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Specially classed rescue ship looks to aid refugees

Written by Marine Log Staff
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OCTOBER 25, 2016—As a result of the ongoing refugee crisis, more than 3,000 people have drowned this year in the Mediterranean trying to escape from North Africa. That’s an increase of over 40% on the same period last year—including more than 2,700 between North Africa and Italy. The number of children crossing the Mediterranean in 2016 has increased by more than two thirds compared to the same period last year.

It is a daily fact that migrants and refugees are at risk of drowning as they make the perilous journey to Europe. A journey that will only become riskier as winter approaches. But thanks to the work of the charity, Save the Children, together with shipowner Vroon and RINA Services, a specifically dedicated rescue ship has been classified to rescue those that run into difficulty when crossing the Mediterranean.


In 2016, Save the Children began an ambitious project to use a vessel from the Dutch shipowner Vroon to save the lives of refugees should they get into difficulty when crossing the Mediterranean.

International marine regulations state that a ship is to be classified according to her intended service. RINA has introduced in its classification rules the “Rescue” notation for cargo ships dedicated to rescuing refugees.

In specialist search and rescue operations, the rescue capacity of the ship is to be maximized, prioritizing refugees reaching dry land safely rather than standard accommodation.

RINA Services created a set of requirements aimed at maximizing passenger carrying capacities while complying with international regulation. Compliance with these requirements allowed for the Vos Hestia to be classified with the new service notation “Rescue.”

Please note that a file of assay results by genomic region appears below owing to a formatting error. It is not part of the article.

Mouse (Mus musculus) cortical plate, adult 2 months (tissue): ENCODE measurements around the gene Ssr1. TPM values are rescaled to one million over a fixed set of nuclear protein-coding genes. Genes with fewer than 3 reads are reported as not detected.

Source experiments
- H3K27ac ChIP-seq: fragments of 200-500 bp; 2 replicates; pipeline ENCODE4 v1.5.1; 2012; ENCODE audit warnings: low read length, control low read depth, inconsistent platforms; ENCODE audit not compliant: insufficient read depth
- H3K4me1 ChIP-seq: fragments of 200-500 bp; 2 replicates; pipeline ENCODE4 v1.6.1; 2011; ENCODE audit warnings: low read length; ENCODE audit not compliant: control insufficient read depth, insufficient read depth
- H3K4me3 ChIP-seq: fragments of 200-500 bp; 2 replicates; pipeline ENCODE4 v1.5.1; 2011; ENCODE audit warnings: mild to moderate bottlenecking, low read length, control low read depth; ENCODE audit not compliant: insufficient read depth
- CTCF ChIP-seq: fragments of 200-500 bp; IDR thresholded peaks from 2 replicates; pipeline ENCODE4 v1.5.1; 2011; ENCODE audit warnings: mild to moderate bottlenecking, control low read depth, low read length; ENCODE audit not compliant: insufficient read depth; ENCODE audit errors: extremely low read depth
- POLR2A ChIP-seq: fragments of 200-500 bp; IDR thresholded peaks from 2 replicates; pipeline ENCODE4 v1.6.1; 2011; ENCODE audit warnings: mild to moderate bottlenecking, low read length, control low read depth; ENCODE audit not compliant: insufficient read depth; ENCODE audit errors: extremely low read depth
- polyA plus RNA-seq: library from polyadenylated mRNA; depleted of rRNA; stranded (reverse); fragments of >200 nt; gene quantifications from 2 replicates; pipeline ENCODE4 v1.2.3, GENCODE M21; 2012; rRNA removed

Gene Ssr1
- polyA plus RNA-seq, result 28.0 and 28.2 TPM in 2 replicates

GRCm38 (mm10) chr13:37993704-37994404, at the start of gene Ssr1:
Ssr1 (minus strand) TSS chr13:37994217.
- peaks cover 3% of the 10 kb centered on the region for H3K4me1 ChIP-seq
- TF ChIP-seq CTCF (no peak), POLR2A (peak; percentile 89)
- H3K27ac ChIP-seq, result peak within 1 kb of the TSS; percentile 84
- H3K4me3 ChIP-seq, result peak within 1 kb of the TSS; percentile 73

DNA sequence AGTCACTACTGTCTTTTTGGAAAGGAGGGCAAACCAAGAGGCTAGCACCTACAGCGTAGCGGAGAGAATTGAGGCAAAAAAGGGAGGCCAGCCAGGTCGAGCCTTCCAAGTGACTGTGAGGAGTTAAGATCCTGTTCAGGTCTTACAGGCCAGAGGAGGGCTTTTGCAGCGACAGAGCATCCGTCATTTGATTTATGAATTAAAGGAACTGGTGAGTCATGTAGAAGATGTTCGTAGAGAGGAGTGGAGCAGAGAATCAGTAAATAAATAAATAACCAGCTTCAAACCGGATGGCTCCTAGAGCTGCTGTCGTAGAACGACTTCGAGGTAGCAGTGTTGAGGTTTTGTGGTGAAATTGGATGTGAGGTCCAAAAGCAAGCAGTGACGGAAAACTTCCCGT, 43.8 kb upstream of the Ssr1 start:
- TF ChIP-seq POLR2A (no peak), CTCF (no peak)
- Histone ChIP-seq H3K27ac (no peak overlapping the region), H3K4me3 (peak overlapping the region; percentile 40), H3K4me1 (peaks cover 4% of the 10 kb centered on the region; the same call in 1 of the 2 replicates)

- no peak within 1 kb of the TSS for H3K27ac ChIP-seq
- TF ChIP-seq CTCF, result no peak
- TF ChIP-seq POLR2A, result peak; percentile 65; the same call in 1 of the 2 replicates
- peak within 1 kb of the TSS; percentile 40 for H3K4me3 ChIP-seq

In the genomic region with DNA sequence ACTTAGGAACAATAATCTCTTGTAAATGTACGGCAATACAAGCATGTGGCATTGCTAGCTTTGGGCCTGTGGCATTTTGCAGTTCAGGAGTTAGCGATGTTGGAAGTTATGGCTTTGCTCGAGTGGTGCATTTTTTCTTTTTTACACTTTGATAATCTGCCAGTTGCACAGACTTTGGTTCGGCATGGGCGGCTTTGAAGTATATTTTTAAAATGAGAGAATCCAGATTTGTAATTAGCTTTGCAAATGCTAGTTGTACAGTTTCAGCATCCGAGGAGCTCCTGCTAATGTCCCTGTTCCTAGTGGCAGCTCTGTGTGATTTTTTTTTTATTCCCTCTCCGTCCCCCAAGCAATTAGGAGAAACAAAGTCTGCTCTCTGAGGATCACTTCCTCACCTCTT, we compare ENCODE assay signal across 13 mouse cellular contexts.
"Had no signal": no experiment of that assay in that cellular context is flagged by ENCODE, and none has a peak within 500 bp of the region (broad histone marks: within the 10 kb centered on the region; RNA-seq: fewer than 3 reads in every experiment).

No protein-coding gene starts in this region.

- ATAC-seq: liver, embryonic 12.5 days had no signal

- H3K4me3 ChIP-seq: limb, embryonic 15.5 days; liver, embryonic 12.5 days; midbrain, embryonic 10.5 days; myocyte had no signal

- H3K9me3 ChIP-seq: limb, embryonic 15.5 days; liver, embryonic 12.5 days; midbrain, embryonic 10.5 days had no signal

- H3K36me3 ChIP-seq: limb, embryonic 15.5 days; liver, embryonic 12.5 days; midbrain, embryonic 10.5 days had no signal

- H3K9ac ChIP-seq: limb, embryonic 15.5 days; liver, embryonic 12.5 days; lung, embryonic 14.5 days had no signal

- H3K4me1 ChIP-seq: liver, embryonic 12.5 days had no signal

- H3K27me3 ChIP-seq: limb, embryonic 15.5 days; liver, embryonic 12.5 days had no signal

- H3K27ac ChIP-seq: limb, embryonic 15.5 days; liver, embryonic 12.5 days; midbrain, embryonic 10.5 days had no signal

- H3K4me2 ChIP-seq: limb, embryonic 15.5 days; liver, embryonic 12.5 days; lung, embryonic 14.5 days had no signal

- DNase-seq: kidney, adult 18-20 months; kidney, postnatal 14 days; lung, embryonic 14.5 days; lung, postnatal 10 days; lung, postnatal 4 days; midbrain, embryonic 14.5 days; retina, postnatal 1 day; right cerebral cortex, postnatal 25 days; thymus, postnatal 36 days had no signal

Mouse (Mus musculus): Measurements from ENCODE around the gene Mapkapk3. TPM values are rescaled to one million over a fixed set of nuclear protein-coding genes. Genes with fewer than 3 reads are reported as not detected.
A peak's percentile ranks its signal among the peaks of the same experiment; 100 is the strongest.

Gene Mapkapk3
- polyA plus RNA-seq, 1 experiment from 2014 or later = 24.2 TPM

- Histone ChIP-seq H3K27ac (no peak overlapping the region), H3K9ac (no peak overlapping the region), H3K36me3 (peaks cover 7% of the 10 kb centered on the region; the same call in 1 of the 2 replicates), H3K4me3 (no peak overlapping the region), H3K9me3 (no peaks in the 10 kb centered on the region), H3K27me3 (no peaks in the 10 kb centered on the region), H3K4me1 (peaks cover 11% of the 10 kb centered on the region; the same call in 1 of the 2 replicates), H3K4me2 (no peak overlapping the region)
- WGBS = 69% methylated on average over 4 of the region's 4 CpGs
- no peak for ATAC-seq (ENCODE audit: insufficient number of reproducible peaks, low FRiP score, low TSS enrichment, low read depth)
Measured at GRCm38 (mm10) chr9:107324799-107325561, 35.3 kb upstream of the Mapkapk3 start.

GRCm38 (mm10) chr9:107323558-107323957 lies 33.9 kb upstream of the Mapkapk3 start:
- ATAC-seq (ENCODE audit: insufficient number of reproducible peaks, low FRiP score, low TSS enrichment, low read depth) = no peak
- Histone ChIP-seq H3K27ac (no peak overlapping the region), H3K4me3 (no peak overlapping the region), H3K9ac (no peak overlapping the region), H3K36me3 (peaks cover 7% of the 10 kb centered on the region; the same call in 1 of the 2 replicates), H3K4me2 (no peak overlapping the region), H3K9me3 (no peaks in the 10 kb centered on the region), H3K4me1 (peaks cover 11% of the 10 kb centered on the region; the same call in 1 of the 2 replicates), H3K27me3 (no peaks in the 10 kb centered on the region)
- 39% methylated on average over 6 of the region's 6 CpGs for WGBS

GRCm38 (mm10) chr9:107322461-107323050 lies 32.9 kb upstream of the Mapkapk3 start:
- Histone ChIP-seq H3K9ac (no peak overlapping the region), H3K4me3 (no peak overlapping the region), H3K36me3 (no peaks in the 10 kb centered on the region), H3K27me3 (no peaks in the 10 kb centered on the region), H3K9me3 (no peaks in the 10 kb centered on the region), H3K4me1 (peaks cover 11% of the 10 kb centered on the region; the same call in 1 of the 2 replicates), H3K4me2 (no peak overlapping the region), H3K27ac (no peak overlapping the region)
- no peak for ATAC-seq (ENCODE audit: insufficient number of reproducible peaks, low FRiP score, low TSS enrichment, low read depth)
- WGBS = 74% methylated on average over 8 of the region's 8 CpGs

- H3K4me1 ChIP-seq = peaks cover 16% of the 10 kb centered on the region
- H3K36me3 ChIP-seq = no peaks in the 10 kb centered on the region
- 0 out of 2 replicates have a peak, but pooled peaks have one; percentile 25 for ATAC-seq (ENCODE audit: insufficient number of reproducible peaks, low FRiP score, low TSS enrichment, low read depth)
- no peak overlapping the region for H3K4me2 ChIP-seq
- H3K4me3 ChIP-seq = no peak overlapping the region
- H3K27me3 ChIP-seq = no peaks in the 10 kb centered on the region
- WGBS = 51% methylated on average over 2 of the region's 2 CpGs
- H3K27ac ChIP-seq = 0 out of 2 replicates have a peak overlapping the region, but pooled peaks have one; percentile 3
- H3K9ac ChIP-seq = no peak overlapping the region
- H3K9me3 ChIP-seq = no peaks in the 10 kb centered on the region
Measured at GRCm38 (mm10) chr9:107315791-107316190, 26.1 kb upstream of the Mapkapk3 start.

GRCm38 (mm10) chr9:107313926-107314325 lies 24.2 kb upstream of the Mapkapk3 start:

It is highlighted that the notation specifies the maximum number of refugees for which the unit is designed and the indication of the geographical areas, with the maximum distance from the shore, where the rescue operations are intended to be performed.

The Italian Coast Guard has said it greatly appreciates the contribution to search-and-rescue operations offered by aid agencies.

The 2009-built Vos Hestia has an overall length of 59.25m, beam of 14.95m, and draft of 4.95m.

Vos Hestia’s first rescue mission (set off from Augusta on this past July 9) assisted about 300 refugees from Nigeria, Guinea, Cote d’Ivoire, Mali, Ghana, Cameroon, Gambia, Senegal, Burkina Faso, Liberia and Sudan. There were approximately 55 women; four accompanied children; and 60 unaccompanied children, who we believe to be under age of 18, traveling alone, including a 12-year-old boy.

The Vos Hestia has now departed for the second time from Sicily to continue its role in refugee search and rescue coordination.

Michele Francioni, RINA Services’ CEO says, “RINA’s specialists immediately began work on creating requirements applicable to the ship, in order to maximize her passenger carrying capacity while adhering rigorously to safety regulations. The ship Vos Hestia has been refitted to meet the new requirements. As soon as the work was completed, RINA Services were able to classify the vessel for rescue use at sea.”

Vroon too are offering their support to Save the Children. “We recognize the plight facing the refugees and the challenges of the approaching winter season. Nobody wants to see the tragic headlines of last year again and so Vroon was committed to ensuring that this project was advanced as quickly as possible,” says Coco Vroon, Vroon Group Managing Director.

Rob Macgillivray, Save the Children Vos Hestia Head of operations says, “Save the Children has worked at Italian ports for more than eight years, helping keep lone children safe when they arrive on land. We are now extending our operations to help save lives at sea and are proud of our partnership with Vroon which helps us do this.”

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